In the last year, the rise of the fish pedicure has been met with equal measures of success and derision. In the treatment, Doctor Fish (Garra Rufa) nibble away at dead and excess skin to, a soothing alternative to regular (and abrasive) exfoliation.
For those who love the treatment, the whole spa ritual and experience of being gently nibbled at is a pleasurable, relaxing and exotic practice. Those who opposed it initially seemed to focus primarily on how daft you look doing it, how odd it feels and the idea that it probably isn’t all that effective.
But now that the foot spas have leapt into the shopping centres and even many proper spa chains, the opposition has become significantly more vocal about their distaste at this novelty treatment. The UK press has been awash recently with claims that, in theory, Doctor Fish could transmit blood-bourne diseases like Hepatitis C and HIV from person to person. Not that it’s actually happened, just that it might happen.
The ‘concerns’ seem to be a mix of the disdain that the sector has experienced since its creation and more genuine health concerns. Unregulated business are obviously a concern, no matter how good their intentions as regards health standards.
Finally an official word on the issue has been ejected from the UK’s Health Protection Agency. Infection may come from multiple pathways and yes, microorganisms in the water are a cause for concern. But are you likely to actually get infected? The risk is apparently very low. So long as you’re not drinking the water, you will essentially never get sick.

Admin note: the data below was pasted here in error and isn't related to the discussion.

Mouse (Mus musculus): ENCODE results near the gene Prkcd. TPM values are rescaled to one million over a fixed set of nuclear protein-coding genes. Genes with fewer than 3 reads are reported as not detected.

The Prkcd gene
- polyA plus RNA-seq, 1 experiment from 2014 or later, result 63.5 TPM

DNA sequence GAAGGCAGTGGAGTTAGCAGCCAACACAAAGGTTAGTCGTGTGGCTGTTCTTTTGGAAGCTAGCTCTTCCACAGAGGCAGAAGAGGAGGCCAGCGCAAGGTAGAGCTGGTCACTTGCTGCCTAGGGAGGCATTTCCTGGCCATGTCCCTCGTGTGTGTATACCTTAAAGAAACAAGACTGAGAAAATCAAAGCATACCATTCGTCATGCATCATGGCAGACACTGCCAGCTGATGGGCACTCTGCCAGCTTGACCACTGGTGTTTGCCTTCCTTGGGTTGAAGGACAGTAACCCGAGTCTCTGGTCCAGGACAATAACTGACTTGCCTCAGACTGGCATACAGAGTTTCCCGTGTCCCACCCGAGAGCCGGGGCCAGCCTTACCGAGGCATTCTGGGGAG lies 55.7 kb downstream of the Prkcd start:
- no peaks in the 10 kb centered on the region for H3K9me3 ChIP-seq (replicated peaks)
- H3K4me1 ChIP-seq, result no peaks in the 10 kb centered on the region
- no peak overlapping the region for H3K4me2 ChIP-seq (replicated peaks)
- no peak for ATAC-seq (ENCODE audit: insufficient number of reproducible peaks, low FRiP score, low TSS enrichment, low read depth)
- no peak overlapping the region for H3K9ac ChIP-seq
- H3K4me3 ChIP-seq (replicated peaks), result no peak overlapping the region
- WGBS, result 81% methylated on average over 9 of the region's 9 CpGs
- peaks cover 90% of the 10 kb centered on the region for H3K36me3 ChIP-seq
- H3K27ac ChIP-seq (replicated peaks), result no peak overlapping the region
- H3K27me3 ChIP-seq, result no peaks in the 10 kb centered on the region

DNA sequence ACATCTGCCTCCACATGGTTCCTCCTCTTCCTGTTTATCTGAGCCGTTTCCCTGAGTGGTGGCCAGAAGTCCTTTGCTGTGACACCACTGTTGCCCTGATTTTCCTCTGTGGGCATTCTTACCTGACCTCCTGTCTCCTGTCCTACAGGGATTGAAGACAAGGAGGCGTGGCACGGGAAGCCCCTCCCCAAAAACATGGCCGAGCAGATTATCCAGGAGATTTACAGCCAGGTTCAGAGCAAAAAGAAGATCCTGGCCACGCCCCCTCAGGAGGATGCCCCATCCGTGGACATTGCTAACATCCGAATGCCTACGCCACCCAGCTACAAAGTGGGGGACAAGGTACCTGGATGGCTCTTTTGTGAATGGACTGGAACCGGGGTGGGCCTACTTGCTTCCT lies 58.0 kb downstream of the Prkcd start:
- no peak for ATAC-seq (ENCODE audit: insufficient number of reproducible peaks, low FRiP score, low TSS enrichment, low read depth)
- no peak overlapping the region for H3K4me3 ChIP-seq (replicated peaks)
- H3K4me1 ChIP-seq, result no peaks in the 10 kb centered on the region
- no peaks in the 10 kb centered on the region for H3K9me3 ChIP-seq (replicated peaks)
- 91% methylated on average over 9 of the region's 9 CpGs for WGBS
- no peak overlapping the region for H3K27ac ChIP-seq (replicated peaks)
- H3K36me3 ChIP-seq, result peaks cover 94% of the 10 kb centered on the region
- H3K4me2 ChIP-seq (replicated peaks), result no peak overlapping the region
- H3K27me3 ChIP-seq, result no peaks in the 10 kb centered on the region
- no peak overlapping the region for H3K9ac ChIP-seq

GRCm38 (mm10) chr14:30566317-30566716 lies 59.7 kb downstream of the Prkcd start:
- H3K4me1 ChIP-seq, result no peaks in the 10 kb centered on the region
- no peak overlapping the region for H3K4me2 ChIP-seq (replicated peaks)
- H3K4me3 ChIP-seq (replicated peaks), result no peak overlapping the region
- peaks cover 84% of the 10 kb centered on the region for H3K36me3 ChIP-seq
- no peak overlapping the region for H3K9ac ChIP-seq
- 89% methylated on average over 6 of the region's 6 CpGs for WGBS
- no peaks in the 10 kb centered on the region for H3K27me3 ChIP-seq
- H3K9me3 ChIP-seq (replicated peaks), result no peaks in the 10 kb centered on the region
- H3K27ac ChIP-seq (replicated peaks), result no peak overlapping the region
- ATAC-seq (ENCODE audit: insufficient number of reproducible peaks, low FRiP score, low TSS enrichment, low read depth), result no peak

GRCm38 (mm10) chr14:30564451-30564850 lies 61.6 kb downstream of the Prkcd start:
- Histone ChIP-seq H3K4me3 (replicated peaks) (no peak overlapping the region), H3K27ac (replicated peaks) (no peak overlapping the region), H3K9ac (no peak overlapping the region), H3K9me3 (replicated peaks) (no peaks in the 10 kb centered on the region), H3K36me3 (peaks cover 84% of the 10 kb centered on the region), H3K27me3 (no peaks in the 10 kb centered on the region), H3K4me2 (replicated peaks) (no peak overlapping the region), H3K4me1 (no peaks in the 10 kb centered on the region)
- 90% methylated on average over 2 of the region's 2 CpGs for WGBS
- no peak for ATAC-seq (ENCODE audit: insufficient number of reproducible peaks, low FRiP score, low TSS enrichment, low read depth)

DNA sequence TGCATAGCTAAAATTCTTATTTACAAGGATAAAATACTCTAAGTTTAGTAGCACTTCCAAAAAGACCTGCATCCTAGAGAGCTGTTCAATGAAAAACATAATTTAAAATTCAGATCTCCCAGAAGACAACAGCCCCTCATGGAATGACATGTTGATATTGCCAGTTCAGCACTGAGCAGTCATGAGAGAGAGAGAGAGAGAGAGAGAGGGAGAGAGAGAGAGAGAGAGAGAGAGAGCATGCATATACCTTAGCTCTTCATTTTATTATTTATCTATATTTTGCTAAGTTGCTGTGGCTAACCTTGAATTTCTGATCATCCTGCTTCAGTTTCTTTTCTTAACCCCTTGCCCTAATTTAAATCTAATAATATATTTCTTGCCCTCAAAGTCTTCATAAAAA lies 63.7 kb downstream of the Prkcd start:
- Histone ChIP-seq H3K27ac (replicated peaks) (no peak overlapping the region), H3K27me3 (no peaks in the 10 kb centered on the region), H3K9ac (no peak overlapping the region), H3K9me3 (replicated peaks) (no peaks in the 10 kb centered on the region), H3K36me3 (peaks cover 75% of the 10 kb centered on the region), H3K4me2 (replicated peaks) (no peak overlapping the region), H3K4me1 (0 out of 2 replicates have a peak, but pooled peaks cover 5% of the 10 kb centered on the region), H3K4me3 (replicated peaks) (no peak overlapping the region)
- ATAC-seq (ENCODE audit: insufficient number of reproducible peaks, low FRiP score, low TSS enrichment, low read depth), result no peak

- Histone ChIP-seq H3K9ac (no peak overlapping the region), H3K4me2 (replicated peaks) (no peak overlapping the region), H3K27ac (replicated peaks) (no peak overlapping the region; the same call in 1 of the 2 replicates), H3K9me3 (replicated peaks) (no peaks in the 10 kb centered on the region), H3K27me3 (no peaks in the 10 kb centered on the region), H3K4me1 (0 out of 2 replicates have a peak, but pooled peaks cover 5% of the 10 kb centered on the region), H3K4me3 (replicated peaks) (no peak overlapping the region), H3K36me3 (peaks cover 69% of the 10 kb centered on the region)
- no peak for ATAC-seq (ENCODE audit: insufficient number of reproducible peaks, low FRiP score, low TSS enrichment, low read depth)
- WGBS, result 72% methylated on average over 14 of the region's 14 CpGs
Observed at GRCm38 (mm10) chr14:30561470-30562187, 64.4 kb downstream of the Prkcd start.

The only people who should avoid the treatment are those with weak immune systems or underlying medical conditions that would be more like to contract a disease. Habits should also be monitored: don’t shave your legs and get into the water until at least 24 hours later.
Though we should err on the side of caution, you can’t help but feel there’s an element of the nanny state in these news reports. That’s certainly how it feels in North America, where fish pedicures have been banned over public safety concerns: proper cosmetology apparently disposes of or sanitises its tools, and that’s enough to get this practice banned.
If you’re looking for a more traditional day spa experience, why not try the Sanctuary Spa in London a chain of venues in Covent garden (and around the UK) that accepts Spa Vouchers, a perfect gift for Christmas.